So, what can be done to eliminate garden overwhelm? Make a list and stick to it. Leave a little bit of room to possibly try something new. This year, I purchased a few geraniums for the porch and some annuals for the shed window boxes. Other years, I’ve tried to cram flowers in so many pots here and there. Then, I find I have little time to water them. It can be hard when you are staring at endless lines of hanging baskets that are just gushing with flowers. Ask yourself, will I have time to water and deadhead them? Why not choose a few high impact plants rather than many smaller ones? If you’ve been reading Everlongardener for any amount of time, you are familiar with the many ideas I’ve shared for simplifying your garden.

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Zucchini are finally up!

Check Your Garden Daily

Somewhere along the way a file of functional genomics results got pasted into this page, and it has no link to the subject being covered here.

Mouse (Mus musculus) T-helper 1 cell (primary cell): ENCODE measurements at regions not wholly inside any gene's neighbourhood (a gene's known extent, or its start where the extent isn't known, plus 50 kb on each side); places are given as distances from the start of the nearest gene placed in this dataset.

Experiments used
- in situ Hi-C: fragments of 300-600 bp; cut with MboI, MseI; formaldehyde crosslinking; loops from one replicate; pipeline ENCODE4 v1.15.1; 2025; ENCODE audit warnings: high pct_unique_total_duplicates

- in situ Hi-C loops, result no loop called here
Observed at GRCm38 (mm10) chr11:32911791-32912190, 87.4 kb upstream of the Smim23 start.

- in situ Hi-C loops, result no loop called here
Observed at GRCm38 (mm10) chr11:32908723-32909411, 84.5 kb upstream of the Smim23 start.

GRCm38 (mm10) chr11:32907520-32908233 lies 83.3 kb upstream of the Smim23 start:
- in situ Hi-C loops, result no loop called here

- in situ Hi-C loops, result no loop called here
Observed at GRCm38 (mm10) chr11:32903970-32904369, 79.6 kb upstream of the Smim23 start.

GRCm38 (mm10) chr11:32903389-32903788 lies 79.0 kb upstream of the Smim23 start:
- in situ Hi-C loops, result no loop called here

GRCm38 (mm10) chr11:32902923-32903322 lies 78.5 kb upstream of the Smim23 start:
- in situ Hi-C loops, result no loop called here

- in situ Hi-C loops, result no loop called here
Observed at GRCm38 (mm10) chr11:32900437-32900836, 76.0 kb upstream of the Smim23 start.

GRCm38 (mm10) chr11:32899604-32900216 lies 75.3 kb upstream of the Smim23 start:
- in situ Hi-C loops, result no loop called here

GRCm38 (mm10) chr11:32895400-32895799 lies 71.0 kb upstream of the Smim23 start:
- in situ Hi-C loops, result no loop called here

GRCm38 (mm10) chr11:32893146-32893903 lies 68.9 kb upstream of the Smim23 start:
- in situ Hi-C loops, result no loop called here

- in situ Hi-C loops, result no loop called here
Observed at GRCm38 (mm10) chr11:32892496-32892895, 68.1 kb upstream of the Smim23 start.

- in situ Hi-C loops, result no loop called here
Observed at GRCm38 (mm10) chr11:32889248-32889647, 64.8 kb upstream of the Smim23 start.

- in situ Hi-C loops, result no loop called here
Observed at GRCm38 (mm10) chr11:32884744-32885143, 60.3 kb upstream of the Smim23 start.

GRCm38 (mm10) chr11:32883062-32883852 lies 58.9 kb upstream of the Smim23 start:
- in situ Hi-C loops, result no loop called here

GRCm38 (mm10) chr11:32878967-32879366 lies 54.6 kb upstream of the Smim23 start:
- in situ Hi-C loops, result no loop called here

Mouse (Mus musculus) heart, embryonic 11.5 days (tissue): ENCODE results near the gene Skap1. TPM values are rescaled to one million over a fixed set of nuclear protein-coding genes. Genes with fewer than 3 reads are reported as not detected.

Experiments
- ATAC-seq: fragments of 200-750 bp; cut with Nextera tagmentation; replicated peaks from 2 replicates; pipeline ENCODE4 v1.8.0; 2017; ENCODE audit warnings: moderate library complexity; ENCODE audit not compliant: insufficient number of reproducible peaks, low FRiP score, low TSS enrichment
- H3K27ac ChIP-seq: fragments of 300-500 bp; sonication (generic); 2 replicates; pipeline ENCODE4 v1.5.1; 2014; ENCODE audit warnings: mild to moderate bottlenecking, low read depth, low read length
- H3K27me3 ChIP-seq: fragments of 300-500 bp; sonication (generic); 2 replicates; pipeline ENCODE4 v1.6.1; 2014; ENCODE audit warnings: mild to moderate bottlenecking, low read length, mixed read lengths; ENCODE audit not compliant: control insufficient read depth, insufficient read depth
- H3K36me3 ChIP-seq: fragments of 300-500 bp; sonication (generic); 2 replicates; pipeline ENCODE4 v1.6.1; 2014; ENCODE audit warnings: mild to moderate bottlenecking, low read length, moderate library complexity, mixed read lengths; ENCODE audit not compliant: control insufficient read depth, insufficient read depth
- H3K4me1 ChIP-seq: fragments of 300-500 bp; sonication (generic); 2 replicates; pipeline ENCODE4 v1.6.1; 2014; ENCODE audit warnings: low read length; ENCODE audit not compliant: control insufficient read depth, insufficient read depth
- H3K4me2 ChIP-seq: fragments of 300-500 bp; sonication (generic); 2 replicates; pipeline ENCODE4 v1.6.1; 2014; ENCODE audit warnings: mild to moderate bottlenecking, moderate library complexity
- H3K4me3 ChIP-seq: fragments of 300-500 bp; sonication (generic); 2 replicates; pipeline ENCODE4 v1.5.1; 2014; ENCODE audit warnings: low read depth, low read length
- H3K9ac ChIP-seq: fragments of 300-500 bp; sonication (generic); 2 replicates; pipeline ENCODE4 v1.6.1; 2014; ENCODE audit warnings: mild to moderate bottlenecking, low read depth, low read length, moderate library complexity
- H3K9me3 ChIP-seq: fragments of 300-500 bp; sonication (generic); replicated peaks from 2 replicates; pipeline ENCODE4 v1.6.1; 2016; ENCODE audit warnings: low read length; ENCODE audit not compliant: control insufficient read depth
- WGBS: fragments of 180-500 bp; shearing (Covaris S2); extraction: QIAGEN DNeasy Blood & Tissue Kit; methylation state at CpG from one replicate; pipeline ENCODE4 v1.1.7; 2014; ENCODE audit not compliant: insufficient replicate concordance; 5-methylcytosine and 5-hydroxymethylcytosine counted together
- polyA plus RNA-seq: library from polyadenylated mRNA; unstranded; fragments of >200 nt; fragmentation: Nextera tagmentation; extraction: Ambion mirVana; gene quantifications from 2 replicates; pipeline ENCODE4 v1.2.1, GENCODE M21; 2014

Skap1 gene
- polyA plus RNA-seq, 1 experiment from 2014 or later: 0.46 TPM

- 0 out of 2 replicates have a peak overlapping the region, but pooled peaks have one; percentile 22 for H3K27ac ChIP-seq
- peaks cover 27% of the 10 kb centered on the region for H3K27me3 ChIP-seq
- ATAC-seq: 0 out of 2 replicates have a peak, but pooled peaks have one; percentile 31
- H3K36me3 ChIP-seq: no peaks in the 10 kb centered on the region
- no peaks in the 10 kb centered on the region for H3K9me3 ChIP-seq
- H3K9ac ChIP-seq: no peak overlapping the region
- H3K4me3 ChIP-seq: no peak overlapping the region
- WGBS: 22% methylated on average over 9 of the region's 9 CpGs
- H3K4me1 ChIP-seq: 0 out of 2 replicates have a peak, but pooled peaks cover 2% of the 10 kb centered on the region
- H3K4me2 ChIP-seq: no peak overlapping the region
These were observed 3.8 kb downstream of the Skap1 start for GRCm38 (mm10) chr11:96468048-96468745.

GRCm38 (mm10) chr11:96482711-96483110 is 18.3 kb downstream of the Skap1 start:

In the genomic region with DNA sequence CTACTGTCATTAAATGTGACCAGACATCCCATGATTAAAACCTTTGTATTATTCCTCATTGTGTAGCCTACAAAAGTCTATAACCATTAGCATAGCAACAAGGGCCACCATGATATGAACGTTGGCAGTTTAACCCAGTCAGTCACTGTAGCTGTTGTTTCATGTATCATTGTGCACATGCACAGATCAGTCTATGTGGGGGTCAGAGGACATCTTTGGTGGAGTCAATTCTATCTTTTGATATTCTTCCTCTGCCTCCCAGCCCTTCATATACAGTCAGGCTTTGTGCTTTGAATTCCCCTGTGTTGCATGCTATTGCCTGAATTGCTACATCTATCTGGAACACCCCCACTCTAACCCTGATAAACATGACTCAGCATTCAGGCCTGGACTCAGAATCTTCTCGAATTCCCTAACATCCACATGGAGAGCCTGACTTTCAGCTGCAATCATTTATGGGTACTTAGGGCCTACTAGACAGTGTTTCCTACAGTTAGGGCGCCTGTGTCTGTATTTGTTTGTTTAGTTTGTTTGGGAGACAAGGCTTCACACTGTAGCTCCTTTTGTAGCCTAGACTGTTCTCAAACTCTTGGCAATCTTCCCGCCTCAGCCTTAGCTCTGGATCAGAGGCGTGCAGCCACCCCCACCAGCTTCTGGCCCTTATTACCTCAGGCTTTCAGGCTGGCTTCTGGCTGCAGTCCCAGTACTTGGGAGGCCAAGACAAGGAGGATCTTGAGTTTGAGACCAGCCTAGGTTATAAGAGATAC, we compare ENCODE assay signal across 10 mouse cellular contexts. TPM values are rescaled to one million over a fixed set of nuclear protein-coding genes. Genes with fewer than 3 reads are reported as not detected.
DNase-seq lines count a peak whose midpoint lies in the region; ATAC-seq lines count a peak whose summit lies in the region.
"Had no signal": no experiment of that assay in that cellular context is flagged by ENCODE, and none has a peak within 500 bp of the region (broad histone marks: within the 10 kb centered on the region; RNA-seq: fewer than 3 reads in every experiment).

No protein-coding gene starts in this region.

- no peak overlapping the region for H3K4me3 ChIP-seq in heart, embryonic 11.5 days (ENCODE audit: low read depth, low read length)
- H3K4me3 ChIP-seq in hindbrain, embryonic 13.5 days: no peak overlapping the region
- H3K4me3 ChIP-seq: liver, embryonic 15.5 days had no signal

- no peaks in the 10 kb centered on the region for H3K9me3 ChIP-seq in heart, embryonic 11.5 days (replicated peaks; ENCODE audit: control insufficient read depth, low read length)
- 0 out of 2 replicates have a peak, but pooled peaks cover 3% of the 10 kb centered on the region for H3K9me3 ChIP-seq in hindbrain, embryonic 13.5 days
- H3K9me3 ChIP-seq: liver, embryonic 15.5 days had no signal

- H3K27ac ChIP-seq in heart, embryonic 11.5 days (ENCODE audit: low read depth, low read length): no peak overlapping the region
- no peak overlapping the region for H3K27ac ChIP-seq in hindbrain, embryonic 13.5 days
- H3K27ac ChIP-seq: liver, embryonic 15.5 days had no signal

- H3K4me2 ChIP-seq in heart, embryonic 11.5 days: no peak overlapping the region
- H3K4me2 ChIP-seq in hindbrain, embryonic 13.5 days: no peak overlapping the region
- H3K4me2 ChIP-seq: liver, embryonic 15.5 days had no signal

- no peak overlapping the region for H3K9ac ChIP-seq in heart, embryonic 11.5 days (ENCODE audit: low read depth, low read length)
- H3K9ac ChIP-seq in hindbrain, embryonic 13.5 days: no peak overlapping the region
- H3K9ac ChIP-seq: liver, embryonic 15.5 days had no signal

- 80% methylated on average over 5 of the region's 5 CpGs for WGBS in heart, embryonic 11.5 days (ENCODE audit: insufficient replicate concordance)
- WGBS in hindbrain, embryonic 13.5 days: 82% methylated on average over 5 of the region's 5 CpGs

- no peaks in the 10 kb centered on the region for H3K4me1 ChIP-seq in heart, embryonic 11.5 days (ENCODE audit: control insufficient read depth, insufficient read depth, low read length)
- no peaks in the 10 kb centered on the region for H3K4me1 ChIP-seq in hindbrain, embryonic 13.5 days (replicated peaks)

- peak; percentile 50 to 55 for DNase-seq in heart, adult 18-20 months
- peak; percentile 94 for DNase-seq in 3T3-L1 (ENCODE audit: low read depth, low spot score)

I know that this may sound like a lot, but checking on your garden daily can head off future problems. Just taking your morning tea or coffee out to the garden can be a refreshing experience. Try an after work detox by strolling through the garden. Maybe some post-dinner weeding during the cooler part of the day. This way you can see what needs water, check if any pests are eating leaves or you might notice that a certain weed is taking over your carrots. A few minutes a day may not even feel like work. Make sure that when you pull those weeds you get the root. This means it will take longer for them to come back!

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There’s always something to weed!

When harvest time comes, if you neglect checking on the garden, you may even miss the harvest completely. Imagine if you didn’t look over your cucumber or zucchini plants for a week! The harvest would completely get away from you.

Mustard greens going by.